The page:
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steve0 last won the day on December 14 2016

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  1. Serious question though, do they serve peanut butter and jelly sandwiches in a the mess hall? Or at least serve bread and peanut butter and jelly seperately so I can build my own?
  2. The real Shindig is in top secret training right now. They probably got him testing out the Mars lander or something.
  3. You are implying 30 is old. Haha. Not even in yet and you are already looking to get out as soon as possible
  4. Civilian deadline is 10 days before the board. However, your battalion interview board needs to be done before then, so you need everything in to them and have your interview scheduled by whatever date they have scheduled. I imagine it would be in early January or sometime in December, I'm not sure how the holidays effect their schedule. For the September board my interview was early August, so I needed everything in done by then.
  5. It's on the same week. Civilians they start with on the Monday, results out by Wednesday. Then the do the active duty, results out by the following week. http://www.usarec.army.mil/hq/warrant/WOgeninfo_boardschedule.shtml Dates listed here say next board is January 23 If your recruiter says anything different, ask to talk to whoever is in charge of checking over and submitting packets downtown at wherever you did or will do your battalion board interview. And don't accept from your recruiter anything like, "yeah, I called our commander and he says blah blah blah." Confirm everything yourself
  6. ASVAB - just find study guides online. Practice the math sections the most. It helps if you can quickly work out percentages, I found a lot of the math section was just that, lots and lots of percentages. Quickest way for me was to break down numbers into units of 10. Don't think of it as finding 27% of some number. It's 10% + 10% + half of 10% plus 1% + 1%. Then you are just moving decimals and adding. And at least once it will ask you a question about reciprocals. First time I took asvab I forgot what that was. Sift is more of the same as far as math, but it was harder. Study especially the first 3 or 4 chapters of the helicopter flight manual. Lots of questions came from there. For apft, you should be doing hundreds of push-ups a day. I recommend at least 300 a day. Do sets of 10, work your way up to sets of 20 or more. I do push-ups while playing fps video games. Every time I die I get down and do a set of push-ups. Run every day. Distance runs, sprints, everything. Don't run just a mile, time it, and extrapolate out for your 2 mile time. I tried that thinking my 7:00 mile meant I could hit a 14:00 2 mile, and couldn't finish the 2 miles first time I tried. Recommendation letters, call up local bases and ask to speak to pilots. Try to set up interviews.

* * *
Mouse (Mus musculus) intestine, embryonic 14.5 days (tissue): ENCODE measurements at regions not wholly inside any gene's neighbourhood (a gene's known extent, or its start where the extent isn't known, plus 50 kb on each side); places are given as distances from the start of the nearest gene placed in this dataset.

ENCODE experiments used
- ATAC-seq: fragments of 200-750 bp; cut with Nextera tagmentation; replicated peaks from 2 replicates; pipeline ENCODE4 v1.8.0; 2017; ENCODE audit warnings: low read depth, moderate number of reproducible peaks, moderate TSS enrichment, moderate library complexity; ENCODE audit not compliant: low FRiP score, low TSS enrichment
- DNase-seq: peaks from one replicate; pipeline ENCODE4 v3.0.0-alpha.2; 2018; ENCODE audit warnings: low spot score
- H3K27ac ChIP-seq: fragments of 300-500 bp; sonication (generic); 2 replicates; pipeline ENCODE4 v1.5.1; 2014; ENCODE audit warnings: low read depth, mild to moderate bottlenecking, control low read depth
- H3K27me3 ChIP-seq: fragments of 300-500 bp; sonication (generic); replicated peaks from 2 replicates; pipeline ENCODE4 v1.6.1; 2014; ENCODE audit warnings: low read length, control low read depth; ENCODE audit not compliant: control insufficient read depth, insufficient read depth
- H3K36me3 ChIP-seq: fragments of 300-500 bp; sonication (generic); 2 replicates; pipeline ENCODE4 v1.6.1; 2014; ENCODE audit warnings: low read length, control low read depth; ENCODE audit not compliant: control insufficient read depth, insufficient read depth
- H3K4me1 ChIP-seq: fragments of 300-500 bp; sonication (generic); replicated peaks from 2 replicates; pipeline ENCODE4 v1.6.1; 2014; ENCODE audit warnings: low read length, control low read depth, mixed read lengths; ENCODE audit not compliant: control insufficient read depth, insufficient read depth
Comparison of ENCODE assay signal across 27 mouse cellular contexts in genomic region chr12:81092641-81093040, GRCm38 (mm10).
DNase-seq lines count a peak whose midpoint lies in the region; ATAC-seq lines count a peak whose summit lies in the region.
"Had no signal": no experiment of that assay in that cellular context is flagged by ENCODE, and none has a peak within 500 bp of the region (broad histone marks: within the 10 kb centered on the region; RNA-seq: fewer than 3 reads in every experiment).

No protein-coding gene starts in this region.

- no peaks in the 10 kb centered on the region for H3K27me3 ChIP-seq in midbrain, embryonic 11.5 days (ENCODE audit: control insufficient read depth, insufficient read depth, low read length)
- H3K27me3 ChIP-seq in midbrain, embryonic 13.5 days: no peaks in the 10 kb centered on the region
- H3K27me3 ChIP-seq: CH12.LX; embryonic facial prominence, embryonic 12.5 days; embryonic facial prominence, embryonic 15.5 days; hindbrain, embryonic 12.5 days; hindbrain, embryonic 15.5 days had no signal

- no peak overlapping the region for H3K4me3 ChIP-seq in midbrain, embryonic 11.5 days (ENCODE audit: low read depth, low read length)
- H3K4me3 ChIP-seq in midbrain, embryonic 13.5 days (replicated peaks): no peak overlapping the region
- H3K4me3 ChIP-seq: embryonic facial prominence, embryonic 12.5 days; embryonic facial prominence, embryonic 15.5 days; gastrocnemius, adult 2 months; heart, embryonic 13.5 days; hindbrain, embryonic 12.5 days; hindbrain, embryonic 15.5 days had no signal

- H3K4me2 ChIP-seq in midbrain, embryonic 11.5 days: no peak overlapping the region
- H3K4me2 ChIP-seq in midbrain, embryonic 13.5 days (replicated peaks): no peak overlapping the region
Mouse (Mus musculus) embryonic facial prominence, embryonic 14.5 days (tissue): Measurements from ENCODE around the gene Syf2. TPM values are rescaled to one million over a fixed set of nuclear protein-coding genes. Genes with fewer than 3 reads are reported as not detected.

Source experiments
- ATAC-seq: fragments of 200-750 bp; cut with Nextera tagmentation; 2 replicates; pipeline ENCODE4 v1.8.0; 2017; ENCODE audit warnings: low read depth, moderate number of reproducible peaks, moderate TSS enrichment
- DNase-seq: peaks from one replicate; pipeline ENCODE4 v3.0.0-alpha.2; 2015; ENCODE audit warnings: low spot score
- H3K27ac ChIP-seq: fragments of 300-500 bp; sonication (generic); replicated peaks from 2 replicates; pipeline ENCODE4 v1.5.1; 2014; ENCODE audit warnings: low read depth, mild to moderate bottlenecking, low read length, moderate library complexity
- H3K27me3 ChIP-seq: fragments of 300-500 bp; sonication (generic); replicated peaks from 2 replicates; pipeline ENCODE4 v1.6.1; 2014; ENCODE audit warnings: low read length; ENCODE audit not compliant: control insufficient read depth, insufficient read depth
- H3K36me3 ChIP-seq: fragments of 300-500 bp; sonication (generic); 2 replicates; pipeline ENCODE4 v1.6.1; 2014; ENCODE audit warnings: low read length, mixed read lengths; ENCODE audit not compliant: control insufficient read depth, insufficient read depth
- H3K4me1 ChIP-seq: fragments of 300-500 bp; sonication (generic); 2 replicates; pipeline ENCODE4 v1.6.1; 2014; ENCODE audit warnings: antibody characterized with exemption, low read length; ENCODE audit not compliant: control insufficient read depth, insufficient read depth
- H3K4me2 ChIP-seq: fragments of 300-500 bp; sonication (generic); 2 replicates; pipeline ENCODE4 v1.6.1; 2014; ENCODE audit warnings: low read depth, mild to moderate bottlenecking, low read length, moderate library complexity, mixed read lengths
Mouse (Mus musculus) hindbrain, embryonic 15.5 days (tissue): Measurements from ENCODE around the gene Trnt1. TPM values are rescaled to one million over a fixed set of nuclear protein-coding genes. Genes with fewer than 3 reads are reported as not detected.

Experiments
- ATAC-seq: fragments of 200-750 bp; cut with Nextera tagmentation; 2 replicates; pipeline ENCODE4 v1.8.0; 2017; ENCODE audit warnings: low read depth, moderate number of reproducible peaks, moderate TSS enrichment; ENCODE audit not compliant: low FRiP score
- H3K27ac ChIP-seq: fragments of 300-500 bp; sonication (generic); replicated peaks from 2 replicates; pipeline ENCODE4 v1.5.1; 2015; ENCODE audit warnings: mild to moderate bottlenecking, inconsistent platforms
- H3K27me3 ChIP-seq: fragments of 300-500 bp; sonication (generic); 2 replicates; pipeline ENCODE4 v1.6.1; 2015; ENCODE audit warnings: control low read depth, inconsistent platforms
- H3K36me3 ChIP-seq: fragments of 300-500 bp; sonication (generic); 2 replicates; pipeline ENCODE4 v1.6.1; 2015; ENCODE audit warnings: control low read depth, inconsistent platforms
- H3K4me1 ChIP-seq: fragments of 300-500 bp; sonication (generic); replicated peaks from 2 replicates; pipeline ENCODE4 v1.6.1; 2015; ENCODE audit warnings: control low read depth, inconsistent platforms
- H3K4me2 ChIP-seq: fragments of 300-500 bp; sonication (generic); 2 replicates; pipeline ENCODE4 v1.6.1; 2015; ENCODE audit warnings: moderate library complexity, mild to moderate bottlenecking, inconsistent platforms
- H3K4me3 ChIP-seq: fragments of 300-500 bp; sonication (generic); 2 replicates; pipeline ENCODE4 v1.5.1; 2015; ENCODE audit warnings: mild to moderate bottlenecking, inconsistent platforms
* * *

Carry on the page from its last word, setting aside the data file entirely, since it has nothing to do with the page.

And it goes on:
7. Find the base's website and call up their information number. Someone at the front desk should be able to connect you to the pilots office. That should work, however when I tried the same thing, some Sgt on the phone told me he was certain they didn't have any helicopters stationed there. Yes, he was convinced he was working at a major army national guard airbase with no helicopters. I eventually had contact a pilot on Facebook and he put me in touch with the Apache pilot office
  8. Didn't that Russian spy in the FBI pass several polygraphs before they got close to ever catching him?
  9. The only correlation I have noticed has been the perceived difficulty in comparison to score. The more someone says "This section and that section were really easy", the more likely it was they score closer to a 40. Then everyone who scored over 70 says the math and reading were really tough.